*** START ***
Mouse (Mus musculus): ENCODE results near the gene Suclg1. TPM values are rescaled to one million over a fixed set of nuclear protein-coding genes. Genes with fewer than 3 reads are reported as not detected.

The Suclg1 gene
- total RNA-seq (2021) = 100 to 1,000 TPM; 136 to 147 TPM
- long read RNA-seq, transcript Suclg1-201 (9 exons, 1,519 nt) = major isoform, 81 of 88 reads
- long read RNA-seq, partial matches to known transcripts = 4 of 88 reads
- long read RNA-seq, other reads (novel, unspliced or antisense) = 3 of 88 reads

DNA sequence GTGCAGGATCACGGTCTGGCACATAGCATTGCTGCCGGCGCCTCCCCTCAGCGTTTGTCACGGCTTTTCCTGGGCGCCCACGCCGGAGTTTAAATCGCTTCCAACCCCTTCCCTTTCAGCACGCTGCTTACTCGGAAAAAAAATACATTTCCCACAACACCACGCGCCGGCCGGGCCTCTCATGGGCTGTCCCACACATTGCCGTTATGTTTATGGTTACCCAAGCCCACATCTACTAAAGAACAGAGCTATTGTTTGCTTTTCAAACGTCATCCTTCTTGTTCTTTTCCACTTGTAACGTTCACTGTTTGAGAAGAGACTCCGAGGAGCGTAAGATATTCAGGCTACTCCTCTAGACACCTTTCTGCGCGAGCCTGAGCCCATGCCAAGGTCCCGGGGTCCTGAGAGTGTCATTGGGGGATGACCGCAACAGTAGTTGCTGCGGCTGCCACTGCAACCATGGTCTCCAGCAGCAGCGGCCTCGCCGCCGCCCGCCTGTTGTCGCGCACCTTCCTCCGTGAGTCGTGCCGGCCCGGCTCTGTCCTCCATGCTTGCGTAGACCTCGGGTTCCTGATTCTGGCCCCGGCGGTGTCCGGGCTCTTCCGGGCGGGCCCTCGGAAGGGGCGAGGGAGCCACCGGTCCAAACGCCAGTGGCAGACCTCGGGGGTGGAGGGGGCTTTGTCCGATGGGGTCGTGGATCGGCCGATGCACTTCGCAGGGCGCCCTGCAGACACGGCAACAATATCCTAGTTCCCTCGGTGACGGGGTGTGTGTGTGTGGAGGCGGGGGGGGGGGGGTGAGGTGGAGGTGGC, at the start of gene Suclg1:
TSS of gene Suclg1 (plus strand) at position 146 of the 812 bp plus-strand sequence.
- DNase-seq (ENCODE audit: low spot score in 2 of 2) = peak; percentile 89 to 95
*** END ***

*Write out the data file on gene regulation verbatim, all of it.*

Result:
Mouse (Mus musculus): ENCODE results near the gene Suclg1. TPM values are rescaled to one million over a fixed set of nuclear protein-coding genes. Genes with fewer than 3 reads are reported as not detected.

The Suclg1 gene
- total RNA-seq (2021) = 100 to 1,000 TPM; 136 to 147 TPM
- long read RNA-seq, transcript Suclg1-201 (9 exons, 1,519 nt) = major isoform, 81 of 88 reads
- long read RNA-seq, partial matches to known transcripts = 4 of 88 reads
- long read RNA-seq, other reads (novel, unspliced or antisense) = 3 of 88 reads

DNA sequence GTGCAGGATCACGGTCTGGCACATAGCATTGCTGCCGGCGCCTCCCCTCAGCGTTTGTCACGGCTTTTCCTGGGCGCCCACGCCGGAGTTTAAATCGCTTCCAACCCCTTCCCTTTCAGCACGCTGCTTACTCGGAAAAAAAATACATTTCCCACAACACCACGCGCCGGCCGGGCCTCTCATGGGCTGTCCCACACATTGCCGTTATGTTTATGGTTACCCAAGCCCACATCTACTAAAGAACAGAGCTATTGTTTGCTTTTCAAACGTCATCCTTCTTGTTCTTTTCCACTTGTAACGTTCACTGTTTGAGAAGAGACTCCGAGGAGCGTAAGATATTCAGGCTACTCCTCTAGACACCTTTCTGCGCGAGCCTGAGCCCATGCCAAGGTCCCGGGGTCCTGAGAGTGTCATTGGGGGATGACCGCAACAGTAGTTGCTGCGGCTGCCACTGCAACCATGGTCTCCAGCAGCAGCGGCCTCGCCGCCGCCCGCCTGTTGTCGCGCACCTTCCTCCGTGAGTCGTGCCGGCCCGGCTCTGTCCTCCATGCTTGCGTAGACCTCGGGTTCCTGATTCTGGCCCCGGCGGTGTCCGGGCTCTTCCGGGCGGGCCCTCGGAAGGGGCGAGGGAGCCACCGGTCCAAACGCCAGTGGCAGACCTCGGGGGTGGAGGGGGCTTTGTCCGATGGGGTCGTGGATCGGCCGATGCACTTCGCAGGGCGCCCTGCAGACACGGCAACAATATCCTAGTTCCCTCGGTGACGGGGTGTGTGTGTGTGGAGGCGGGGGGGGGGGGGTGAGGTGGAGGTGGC, at the start of gene Suclg1:
TSS of gene Suclg1 (plus strand) at position 146 of the 812 bp plus-strand sequence.
- DNase-seq (ENCODE audit: low spot score in 2 of 2) = peak; percentile 89 to 95